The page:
Wallace: The Underdog Who Conquered a Sport, Saved a Marriage, and Championed Pit Bulls--One Flying Disc at a Time (Hardback) - Common - By (author) Jim Gorant

I used to walk my friend's Pitt Bull sometimes, when she was running late from work. She was about the nicest dog on the planet. A big ole' marshmallow. It always made me sad  though when other people would walk WAY around us like they were afraid she would lunge and bite, when she would have gladly rolled over for a belly rub and been happy giving them kisses. I used to tell her, while we sat in the grass after our long walks," don't worry girl, it's really their loss". And it was.


Ten or so years later, I started volunteering at an animal shelter that was trying to find a home for a beagle-mix and I instantly fell in love with him ( brought him home, of course). See, they had to try to adopt him out as a beagle mix because it creates less fear than if they had described him as a beagle-pitt mix. I'm not sure entirely what breed he is..but he sure does look like he might have Pitt in him...and true to Pitts he is the biggest baby ever and has enormous heart. Sometimes, I take him to a play group, and he is always trying to get the fosters out of their shell...lovingly inviting them to play. He also loves loves children and is the same way with them.


I know all the dog haters or whatever are probably rolling their eyeballs... They are thinking just another strayed human thinking dogs are more important than people. But no, that's not it really, I think dogs are a lot like we are. I think just like us, they have a wide arrangement of personalities and emotions.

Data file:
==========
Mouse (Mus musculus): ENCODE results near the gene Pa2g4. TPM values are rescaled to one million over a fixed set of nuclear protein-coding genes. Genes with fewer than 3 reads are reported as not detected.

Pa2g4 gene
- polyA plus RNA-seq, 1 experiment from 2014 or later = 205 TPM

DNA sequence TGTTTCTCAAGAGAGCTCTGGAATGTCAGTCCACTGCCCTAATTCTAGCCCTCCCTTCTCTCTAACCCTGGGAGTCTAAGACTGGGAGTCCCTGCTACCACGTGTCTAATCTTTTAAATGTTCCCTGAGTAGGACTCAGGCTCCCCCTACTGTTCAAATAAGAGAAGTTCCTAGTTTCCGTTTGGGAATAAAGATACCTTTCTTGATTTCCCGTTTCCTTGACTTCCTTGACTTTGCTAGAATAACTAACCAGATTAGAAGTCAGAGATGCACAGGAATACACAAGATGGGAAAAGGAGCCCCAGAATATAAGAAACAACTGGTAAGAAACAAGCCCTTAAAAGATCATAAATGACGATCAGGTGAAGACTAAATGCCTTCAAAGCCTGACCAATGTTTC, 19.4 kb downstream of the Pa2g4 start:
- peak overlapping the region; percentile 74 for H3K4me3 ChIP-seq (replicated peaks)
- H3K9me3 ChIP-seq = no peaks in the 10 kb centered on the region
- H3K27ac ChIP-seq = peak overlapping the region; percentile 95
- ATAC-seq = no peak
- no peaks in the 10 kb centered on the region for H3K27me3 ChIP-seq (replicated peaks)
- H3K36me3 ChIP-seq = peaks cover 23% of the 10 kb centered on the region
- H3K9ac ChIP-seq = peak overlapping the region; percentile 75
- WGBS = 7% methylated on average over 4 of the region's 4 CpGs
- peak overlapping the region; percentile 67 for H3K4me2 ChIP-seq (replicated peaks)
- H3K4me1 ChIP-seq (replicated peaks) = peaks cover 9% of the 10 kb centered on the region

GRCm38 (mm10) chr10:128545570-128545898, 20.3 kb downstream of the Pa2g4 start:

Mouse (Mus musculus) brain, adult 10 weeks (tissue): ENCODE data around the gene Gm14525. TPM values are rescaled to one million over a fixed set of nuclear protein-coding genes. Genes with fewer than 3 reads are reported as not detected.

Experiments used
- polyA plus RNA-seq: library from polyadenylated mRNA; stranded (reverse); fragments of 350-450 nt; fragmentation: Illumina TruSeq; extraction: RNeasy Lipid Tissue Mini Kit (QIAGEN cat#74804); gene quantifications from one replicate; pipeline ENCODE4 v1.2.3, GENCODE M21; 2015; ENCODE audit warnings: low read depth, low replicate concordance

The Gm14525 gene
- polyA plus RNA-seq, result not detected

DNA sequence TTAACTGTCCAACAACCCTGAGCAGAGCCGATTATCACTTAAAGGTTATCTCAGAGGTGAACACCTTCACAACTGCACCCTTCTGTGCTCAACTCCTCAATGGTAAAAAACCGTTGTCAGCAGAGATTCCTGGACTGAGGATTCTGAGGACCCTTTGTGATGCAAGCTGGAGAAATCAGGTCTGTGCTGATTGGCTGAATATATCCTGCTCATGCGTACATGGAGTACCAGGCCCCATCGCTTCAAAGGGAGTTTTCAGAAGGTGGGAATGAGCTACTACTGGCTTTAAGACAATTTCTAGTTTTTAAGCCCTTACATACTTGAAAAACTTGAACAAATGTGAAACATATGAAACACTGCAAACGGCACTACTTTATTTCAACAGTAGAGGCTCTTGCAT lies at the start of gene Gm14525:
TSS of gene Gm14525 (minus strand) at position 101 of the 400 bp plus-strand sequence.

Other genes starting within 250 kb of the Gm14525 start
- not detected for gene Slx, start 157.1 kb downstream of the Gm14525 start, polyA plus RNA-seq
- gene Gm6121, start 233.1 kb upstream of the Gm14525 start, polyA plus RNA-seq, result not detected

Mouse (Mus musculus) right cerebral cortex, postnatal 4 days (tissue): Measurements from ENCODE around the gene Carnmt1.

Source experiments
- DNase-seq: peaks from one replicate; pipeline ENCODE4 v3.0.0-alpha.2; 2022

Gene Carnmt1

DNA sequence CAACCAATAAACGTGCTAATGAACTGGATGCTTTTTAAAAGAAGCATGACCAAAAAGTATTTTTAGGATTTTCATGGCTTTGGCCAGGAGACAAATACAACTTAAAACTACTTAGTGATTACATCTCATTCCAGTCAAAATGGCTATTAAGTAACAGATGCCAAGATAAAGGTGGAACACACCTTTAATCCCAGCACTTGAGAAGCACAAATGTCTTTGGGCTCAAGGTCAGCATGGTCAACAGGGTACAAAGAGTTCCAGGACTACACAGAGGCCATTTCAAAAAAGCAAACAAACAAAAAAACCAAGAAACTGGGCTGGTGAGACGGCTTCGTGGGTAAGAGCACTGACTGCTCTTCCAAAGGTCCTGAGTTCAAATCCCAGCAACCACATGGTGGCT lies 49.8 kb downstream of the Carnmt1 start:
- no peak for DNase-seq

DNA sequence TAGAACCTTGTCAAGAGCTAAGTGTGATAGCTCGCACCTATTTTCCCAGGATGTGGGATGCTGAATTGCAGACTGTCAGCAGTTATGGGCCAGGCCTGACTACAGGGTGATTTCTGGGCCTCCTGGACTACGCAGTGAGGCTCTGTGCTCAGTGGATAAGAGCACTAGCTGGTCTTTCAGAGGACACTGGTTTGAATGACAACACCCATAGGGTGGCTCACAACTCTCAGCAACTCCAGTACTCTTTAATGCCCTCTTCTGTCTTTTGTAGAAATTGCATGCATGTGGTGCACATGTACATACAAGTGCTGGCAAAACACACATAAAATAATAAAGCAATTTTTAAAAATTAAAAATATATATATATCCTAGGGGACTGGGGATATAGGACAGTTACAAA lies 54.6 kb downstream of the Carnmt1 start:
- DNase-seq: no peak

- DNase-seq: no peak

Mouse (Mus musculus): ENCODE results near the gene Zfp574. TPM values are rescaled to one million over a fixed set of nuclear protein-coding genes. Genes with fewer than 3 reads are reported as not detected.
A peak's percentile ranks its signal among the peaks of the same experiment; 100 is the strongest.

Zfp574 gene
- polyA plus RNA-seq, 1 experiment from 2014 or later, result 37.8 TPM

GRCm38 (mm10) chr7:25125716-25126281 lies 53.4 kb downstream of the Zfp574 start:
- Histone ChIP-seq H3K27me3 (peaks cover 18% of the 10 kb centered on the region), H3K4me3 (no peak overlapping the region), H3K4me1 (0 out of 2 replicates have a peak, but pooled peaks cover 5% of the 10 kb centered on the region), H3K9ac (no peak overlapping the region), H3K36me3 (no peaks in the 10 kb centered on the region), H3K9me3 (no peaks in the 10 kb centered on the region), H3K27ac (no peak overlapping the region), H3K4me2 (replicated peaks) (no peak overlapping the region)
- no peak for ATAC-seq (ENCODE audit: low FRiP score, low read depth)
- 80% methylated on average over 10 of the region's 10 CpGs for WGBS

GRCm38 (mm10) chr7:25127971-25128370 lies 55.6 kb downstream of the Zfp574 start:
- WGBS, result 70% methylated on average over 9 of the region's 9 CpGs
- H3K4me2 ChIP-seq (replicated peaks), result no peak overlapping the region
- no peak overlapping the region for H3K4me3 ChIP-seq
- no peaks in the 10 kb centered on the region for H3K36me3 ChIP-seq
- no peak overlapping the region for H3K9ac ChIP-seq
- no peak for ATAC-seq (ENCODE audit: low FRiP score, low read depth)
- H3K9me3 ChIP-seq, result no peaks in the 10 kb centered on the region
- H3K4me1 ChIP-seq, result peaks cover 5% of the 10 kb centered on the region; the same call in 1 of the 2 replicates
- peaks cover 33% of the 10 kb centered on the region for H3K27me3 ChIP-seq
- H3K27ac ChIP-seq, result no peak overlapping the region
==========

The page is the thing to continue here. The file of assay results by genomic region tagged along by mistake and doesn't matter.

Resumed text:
Also, I think many humans don't try to understand each other, so they definitely do  not tend to  try to understand the complexity of their faithful four legged friends/family members or think about the needs of homeless dogs sitting in shelters. I think sometimes humans also tend to ignore their hearts ( those of dogs)...their boredom, their sadness, their suffering, their happiness, their favorite places, just like they tend to ignore fellow humans. Sometimes. 


And then there are those that really have an acute awareness...or at least try to have one ( as seen in this book)... 


So if I were rating this book on the compassion and the knowledge it is trying to bring forth about bully breeds or even shelter dogs in general I'd easily give it 5 stars. If I were to rate it on the hearts of Roo and Clara that saved a dog that others discriminated against...that saw his heart and worked really hard to guide Wallace into becoming such an amazing inspiration I'd give it 5 stars too. If I were to rate it on Wallace alone, I'd give it 5 stars.


Sadly, I didn't dig the writing style because it seemed so impersonal for such a personal story. The lack of emotion and distance bothered me. I also felt that Clara was somewhat ignored, and got the short end of the stick in this book and I found it frustrating.  I hope it is made into a movie so we can truly see this story shine or that Roo or Clara write it from their perspectives so we see right down to the heart of the story because it is a remarkable one.


BTW, here is a picture of my guy ( the beagle-pitt mix):